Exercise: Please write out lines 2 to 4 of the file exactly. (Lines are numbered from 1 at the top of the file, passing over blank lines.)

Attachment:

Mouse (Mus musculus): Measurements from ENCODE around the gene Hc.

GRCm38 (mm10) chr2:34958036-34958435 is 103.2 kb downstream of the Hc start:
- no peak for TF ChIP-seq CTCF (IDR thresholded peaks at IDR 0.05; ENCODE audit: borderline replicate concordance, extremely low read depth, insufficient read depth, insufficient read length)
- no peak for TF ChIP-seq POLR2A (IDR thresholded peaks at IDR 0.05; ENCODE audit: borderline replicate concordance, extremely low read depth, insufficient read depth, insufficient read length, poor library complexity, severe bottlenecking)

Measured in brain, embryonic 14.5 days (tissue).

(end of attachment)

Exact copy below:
GRCm38 (mm10) chr2:34958036-34958435 is 103.2 kb downstream of the Hc start:
- no peak for TF ChIP-seq CTCF (IDR thresholded peaks at IDR 0.05; ENCODE audit: borderline replicate concordance, extremely low read depth, insufficient read depth, insufficient read length)
- no peak for TF ChIP-seq POLR2A (IDR thresholded peaks at IDR 0.05; ENCODE audit: borderline replicate concordance, extremely low read depth, insufficient read depth, insufficient read length, poor library complexity, severe bottlenecking)